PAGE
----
Never Liked Canopy Growth Stock? Time for a Fresh Look

Canopy Growth stock (TSX:WEED) shares surged on Canadian legalization, yet today it’s at penny stock status. So why buy?

Pot stocks are a riskier investment

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Canopy Growth (TSX:WEED) used to be the “it” stock, as shares surged to almost $70 per share, falling and hitting those heights again, but only to sink further and further into penny stock status.

Now, investors continue to avoid Canopy Growth stock like the plague. Yet there may be reason to start giving the cannabis stock another look.

Canopy Growth stock is down 84% in the last year, it’s true. But in the last month, investor sentiment seems to be shifting. Investors perhaps may be wondering if at $0.54 per share, the stock had hit rock bottom.

Now, shares are up 18% since hitting those levels. Granted, that puts it at just $0.64 per share, but there are other reasons for investors to put this stock back on their watchlist.

The cannabis market is shrinking

This is a good thing. When the internet boom started in the early 2000s, everyone and their mother wanted to create an internet company of some kind or another. However, at the end of it all, only a few major companies came out on top. You likely follow them today, with Alphabet and Microsoft making the cut.

This could very well be the case with the cannabis market right now. After every person on the planet got into cannabis investing in some way or another, larger companies started to put the cash behind the investments. This meant making acquisitions and partnerships. One such company that did so was Canopy Growth stock.

Canopy went ahead and purchased numerous companies, and made deals that would make even Warren Buffett blush. Granted, now the company is paying for it, selling off production plants, decreasing research and development spending, and more.

But, does that mean it’s over for the stock?

Darkest before the dawn

If it’s darkest before the dawn, then dawn should clearly be coming for Canopy Growth stock sooner rather than later. There are now only a few major players, with Tilray being among them. And the key here is that Tilray stock and Canopy Growth stock have realized a pure cannabis play isn’t going to make them the money they need to thrive in the current market environment.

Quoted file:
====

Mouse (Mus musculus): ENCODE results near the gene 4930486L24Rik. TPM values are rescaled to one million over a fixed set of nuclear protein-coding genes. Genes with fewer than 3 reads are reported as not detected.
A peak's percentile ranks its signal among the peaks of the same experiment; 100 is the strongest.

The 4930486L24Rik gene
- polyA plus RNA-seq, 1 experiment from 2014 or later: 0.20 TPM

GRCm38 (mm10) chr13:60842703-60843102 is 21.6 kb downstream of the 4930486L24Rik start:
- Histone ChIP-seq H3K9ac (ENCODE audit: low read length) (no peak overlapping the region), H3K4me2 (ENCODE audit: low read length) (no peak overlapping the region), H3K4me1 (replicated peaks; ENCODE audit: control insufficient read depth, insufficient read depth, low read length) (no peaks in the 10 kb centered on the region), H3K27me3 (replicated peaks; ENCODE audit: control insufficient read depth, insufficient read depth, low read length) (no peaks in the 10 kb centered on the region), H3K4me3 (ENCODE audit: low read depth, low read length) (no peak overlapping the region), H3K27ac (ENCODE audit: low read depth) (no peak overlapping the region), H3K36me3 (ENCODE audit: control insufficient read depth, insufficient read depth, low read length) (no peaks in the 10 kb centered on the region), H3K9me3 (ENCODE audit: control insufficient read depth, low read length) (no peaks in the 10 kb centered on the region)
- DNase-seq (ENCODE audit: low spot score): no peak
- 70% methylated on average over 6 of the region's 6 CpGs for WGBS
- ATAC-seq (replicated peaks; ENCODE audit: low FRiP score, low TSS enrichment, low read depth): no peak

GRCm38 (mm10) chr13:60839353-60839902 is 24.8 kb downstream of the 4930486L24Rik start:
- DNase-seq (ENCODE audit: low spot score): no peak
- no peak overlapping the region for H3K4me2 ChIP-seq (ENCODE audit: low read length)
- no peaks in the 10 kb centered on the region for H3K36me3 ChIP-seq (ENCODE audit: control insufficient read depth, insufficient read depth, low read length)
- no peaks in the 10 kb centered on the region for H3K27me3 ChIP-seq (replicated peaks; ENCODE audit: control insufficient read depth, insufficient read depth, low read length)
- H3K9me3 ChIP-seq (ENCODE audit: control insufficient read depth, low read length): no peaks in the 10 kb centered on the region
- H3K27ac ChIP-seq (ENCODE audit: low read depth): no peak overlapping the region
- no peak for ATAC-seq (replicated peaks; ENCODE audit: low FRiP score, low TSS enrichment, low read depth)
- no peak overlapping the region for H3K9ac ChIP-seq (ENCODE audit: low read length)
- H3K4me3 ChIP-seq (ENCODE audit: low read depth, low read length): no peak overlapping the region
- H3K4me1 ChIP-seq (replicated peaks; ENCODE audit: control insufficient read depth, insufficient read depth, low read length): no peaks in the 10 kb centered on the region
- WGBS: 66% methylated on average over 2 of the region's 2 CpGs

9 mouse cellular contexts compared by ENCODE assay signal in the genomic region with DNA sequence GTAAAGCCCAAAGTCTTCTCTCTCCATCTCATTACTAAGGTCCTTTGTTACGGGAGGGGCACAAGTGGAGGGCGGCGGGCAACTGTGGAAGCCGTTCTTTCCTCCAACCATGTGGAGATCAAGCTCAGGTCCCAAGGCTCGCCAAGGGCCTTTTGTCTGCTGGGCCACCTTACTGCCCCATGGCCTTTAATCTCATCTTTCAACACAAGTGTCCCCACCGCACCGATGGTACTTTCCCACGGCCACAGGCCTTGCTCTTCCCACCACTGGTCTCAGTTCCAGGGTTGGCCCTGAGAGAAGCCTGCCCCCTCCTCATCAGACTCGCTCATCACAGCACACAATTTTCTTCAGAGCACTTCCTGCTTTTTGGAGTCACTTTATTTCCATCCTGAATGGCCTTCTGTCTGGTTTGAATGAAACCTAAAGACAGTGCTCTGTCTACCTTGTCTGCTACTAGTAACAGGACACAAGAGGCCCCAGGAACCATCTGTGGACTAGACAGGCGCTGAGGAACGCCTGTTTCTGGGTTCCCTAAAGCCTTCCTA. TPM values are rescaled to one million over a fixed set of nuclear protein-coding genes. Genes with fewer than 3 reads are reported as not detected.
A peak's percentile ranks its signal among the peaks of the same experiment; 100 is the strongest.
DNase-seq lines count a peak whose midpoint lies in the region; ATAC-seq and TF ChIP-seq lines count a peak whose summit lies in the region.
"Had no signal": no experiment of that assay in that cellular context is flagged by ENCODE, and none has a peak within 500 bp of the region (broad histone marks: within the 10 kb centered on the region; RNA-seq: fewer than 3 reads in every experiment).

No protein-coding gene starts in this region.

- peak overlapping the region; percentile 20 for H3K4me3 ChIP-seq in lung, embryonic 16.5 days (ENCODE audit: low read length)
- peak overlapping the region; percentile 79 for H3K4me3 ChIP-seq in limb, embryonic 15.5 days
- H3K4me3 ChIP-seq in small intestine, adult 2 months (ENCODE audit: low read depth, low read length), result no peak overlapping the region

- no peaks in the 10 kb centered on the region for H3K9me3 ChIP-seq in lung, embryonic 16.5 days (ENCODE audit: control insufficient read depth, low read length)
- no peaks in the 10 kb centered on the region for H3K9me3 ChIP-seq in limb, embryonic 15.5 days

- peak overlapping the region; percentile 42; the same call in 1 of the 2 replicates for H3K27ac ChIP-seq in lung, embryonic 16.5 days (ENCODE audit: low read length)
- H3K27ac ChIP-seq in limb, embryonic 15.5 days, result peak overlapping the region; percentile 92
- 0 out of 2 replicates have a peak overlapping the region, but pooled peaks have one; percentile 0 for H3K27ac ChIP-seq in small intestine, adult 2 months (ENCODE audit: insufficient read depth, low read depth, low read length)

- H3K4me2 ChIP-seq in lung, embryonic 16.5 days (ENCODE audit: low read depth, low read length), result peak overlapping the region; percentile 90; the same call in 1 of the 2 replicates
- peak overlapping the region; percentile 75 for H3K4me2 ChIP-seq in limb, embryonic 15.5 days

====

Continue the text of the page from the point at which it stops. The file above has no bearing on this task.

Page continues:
Instead, Canopy Growth stock and others have focused on partnerships and purchasing beverage brands. Tilray stock recently announced the eight Anhauser-Busch brands. For Canopy Growth stock’s part, its BioSteel business has been doing quite well, but it also has a partnership with Constellation Brands that is growing along the same lines.

But these are all supplemental forms of income until the cannabis creators can get into the true money. And that’s the global marijuana market, and United States legalization.

A waiting game

If you’re into cannabis stocks, you likely already know that cannabis legalization will likely lead to another surge in these stock prices. However, that doesn’t look to be happening any time in at least the very near future.

Decriminalization is already somewhat underway. However, whereas in Canada there can be federal legalization, it’s going to likely be up to states to choose whether to legalize recreational cannabis. Once all of them have, then a federal legalization of the substance could be provided.

Until that time, Canopy Growth stock may be in for fits and starts until it’s profitable once more. Further, it will have to prove that it has a clear path to profits for the future until cannabis becomes legal. Yet at $0.63 per share, investors can certainly afford to consider a stake in the stock once more. Especially if we’re nearing the dawn of a new bull market.

This article represents the opinion of the writer, who may disagree with the “official” recommendation position of a Motley Fool premium service or advisor. We’re Motley! Questioning an investing thesis — even one of our own — helps us all think critically about investing and make decisions that help us become smarter, happier, and richer, so we sometimes publish articles that may not be in line with recommendations, rankings or other content.

Suzanne Frey, an executive at Alphabet, is a member of The Motley Fool’s board of directors. Fool contributor Amy Legate-Wolfe has positions in Alphabet and Canopy Growth. The Motley Fool recommends Alphabet, Microsoft, and Tilray Brands. The Motley Fool has a disclosure policy.

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